A child’s world is fresh and new and beautiful, full of wonder and excitement.  It is our misfortune that for most of us that clear-eyed vision, that true instinct for what is beautiful and awe-inspiring, is dimmed and even lost before we reach adulthood.  If I had influence with the good fairy who is supposed to preside over the christening of all children I should ask that her gift to each child in the world be a sense of wonder so indestructible that it would last throughout life, as an unfailing antidote against the boredom and disenchantments of later years, the sterile preoccupation with things that are artificial, the alienation from the sources of our strength.

While adults certainly can appreciate nature, it does feel that childhood is the time to craft the experiences that will lead to an appreciation of nature and science throughout life.

If facts are the seeds that later produce knowledge and wisdom, then the emotions and the impressions of the senses are the fertile soil in which the seeds must grow.  The years of early childhood are the time to prepare the soil.  Once the emotions have been aroused – a sense of the beautiful, the excitement of the new and the unknown, a feeling of sympathy, pity, admiration or love – then we wish for knowledge about the object of our emotional response.  Once found, it has lasting meaning.  It is more important to pave the way for the child to want to know than to put him on a diet of facts he is not ready to assimilate.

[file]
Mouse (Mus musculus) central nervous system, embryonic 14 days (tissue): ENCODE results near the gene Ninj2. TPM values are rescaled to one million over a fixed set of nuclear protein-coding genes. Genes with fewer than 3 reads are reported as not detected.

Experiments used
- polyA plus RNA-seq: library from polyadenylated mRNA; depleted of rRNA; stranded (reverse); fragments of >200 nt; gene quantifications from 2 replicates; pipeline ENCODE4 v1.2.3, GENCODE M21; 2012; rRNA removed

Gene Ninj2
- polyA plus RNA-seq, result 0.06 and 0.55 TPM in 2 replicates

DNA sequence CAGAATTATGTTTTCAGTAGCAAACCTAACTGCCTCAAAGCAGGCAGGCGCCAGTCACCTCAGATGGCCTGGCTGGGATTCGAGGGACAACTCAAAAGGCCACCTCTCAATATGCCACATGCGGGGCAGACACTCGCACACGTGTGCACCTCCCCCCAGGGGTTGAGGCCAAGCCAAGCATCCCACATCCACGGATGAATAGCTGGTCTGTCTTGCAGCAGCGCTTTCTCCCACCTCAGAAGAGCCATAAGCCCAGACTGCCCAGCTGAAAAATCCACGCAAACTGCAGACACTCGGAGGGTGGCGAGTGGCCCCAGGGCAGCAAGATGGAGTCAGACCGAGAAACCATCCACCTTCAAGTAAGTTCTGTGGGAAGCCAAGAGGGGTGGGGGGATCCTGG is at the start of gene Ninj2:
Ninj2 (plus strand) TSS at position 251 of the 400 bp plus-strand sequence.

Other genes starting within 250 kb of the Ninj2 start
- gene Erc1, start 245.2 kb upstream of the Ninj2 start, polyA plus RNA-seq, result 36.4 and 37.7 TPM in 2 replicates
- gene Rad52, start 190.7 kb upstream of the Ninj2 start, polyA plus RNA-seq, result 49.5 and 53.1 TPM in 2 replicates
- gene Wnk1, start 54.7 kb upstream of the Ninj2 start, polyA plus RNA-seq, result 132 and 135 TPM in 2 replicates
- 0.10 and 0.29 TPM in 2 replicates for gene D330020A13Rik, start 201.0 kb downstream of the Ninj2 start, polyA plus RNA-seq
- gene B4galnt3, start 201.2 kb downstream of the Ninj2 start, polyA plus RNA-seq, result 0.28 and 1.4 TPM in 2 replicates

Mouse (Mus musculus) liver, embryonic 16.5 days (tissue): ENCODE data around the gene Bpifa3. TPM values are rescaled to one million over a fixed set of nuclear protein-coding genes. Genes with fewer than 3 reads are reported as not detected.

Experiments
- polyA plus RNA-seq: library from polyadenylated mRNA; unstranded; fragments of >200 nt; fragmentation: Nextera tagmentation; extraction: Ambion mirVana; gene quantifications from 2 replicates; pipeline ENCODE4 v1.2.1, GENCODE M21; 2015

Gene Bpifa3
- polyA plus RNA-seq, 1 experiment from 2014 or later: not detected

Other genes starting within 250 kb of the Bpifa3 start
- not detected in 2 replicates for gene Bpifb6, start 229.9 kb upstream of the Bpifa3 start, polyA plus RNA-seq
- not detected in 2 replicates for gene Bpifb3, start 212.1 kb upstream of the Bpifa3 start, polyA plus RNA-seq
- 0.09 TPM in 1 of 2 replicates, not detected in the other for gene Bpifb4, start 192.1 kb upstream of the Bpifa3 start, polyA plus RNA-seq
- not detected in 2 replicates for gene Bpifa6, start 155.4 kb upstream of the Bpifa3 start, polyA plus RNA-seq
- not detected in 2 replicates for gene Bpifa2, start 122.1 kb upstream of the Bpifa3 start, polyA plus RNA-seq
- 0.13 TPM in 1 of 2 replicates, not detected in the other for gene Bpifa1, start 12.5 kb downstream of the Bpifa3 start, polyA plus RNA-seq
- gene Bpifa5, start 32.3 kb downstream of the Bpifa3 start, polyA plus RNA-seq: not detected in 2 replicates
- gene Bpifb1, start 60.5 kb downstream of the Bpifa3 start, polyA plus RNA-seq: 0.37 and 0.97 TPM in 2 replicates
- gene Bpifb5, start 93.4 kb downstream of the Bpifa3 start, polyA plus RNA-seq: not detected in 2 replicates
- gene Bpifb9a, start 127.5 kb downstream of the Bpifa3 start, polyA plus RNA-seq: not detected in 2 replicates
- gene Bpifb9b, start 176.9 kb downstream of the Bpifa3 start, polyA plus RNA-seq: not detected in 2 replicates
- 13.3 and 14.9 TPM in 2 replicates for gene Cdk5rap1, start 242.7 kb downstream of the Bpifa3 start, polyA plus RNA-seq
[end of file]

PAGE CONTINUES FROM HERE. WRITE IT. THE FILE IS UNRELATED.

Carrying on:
I was lucky: I grew up in a family that was familiar with the natural world, and in an area full of outdoor space to explore and experience.  Not everyone is so lucky.  But if Rachel Carson is right, as I believe she is, about the importance of having nature/science experiences as a child, we need to do our best to provide support teachers as they try to provide fodder for wonder while their students still have time to ask, “why?”